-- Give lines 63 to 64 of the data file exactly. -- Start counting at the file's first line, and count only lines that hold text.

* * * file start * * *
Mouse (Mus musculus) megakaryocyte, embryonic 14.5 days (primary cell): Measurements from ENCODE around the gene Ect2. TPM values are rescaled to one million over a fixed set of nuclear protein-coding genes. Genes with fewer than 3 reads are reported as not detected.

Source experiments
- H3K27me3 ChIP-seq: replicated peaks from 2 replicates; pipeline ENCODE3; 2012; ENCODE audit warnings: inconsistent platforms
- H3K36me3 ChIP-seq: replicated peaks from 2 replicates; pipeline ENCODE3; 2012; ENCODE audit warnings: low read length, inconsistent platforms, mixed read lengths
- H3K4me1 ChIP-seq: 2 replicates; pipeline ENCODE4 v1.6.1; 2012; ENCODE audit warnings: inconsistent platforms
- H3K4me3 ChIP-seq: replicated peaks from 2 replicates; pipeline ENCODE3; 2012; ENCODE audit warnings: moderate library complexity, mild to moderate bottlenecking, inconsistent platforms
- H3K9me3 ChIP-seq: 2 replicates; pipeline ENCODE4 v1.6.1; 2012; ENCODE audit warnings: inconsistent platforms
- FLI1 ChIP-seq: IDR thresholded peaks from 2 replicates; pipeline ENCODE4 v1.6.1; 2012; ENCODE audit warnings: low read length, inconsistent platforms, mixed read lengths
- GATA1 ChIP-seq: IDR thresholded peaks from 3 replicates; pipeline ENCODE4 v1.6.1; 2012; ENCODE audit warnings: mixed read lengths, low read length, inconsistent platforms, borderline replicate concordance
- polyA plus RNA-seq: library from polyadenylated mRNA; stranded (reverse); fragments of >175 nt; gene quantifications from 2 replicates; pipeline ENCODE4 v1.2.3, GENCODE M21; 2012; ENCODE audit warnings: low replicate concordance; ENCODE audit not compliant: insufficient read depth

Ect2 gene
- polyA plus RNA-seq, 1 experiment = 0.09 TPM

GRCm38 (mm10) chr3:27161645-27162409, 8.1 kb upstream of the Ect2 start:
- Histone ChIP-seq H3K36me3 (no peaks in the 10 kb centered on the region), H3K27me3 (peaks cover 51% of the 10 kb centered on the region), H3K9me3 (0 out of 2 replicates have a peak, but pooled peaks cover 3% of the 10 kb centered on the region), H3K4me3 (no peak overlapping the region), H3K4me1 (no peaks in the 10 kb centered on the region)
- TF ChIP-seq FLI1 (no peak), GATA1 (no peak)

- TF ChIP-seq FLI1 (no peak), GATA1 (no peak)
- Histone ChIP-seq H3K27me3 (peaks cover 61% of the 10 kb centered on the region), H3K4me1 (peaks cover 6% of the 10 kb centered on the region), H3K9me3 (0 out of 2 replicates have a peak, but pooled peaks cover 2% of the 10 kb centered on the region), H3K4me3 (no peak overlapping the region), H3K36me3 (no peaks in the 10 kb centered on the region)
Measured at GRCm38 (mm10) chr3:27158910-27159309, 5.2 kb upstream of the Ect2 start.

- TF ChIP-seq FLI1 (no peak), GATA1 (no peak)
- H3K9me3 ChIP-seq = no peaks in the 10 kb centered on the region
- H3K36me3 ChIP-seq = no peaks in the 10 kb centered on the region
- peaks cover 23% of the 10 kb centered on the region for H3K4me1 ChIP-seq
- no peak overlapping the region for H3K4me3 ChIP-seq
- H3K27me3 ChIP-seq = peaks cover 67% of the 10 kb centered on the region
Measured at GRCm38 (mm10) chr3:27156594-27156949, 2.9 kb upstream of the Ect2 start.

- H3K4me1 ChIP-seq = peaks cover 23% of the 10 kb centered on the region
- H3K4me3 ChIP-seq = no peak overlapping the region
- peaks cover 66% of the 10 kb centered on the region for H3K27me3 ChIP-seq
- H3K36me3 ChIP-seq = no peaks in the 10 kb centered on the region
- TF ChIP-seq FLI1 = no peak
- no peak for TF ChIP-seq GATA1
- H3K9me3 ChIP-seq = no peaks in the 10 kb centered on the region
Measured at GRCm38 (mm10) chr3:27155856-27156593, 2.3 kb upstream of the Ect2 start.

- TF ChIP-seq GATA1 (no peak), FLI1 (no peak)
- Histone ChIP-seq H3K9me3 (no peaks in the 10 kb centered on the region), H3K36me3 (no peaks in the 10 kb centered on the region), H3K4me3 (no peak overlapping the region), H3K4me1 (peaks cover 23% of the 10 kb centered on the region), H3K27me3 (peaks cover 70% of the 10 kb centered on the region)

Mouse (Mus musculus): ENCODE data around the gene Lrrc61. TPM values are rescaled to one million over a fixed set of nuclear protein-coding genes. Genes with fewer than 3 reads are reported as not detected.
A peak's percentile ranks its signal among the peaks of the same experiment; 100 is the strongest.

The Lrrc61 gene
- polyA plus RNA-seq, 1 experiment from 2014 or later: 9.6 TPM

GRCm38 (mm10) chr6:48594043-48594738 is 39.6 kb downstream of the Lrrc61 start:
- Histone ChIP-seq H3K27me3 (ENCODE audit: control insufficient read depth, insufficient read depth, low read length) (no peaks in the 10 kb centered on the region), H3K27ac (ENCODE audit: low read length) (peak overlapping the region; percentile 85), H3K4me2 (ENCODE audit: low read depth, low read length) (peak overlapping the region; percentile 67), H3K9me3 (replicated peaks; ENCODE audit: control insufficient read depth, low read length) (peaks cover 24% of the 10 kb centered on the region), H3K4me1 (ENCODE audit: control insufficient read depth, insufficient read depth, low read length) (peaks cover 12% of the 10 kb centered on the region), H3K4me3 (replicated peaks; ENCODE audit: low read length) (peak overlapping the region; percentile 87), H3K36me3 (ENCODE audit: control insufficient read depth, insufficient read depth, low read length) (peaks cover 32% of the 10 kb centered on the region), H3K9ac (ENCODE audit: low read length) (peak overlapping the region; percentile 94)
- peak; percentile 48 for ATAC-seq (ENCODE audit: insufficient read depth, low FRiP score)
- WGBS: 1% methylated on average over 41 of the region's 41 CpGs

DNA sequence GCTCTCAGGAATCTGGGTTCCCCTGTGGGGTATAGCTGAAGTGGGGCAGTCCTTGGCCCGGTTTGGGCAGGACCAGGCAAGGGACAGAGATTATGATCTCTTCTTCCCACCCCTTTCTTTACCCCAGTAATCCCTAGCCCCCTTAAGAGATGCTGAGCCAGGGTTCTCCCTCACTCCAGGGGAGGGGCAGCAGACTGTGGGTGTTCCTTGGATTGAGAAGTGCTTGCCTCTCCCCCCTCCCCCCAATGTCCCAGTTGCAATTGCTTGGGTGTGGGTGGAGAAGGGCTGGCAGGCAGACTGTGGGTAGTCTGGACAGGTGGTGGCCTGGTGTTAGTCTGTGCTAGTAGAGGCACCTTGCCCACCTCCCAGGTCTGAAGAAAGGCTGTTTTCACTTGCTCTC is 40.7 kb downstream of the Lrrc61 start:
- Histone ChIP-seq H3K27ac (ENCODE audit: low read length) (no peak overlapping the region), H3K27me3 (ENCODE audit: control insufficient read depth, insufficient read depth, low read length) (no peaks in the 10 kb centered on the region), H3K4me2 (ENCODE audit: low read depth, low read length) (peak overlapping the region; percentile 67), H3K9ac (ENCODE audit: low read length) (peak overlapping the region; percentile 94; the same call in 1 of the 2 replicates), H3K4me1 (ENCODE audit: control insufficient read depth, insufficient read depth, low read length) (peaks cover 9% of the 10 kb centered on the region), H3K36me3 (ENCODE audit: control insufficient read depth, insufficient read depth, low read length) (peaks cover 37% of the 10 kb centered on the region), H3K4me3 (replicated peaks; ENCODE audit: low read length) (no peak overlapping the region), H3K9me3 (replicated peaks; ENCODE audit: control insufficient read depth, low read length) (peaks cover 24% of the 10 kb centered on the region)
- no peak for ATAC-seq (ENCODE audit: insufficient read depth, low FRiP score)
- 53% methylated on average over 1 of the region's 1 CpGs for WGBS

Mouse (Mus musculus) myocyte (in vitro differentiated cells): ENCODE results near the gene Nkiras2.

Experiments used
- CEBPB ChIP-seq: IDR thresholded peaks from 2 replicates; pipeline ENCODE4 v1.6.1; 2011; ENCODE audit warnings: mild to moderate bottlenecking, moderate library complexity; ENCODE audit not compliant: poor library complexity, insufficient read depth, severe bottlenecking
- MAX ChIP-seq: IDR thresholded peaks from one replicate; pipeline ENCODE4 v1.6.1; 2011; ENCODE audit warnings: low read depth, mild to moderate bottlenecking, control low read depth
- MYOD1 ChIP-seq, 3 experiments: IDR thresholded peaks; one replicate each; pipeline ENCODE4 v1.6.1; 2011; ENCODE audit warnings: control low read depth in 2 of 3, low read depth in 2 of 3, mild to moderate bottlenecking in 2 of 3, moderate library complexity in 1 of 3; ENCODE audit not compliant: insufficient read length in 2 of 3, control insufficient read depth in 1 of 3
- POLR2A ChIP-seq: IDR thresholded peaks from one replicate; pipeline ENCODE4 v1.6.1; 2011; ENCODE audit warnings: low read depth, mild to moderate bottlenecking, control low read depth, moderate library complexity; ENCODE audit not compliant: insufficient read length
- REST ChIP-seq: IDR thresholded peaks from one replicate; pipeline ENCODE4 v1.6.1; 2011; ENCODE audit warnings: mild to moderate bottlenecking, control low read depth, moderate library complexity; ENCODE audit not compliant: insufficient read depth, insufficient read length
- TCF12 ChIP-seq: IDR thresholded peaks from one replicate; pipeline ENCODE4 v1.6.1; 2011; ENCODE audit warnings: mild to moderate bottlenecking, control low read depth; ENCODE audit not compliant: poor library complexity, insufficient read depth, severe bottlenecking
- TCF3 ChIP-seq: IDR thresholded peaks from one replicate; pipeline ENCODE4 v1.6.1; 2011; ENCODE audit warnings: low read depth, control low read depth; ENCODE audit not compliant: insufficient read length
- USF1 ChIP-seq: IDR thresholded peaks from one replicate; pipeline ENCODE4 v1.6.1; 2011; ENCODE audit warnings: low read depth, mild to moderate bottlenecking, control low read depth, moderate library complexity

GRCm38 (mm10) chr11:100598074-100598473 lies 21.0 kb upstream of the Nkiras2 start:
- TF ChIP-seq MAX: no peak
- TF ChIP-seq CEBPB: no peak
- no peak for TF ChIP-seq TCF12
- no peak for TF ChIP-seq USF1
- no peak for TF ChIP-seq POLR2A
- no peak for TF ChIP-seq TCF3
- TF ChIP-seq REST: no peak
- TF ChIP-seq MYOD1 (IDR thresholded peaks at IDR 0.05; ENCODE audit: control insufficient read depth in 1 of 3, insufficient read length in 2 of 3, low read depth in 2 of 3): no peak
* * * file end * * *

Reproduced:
- no peak for TF ChIP-seq POLR2A
- no peak for TF ChIP-seq TCF3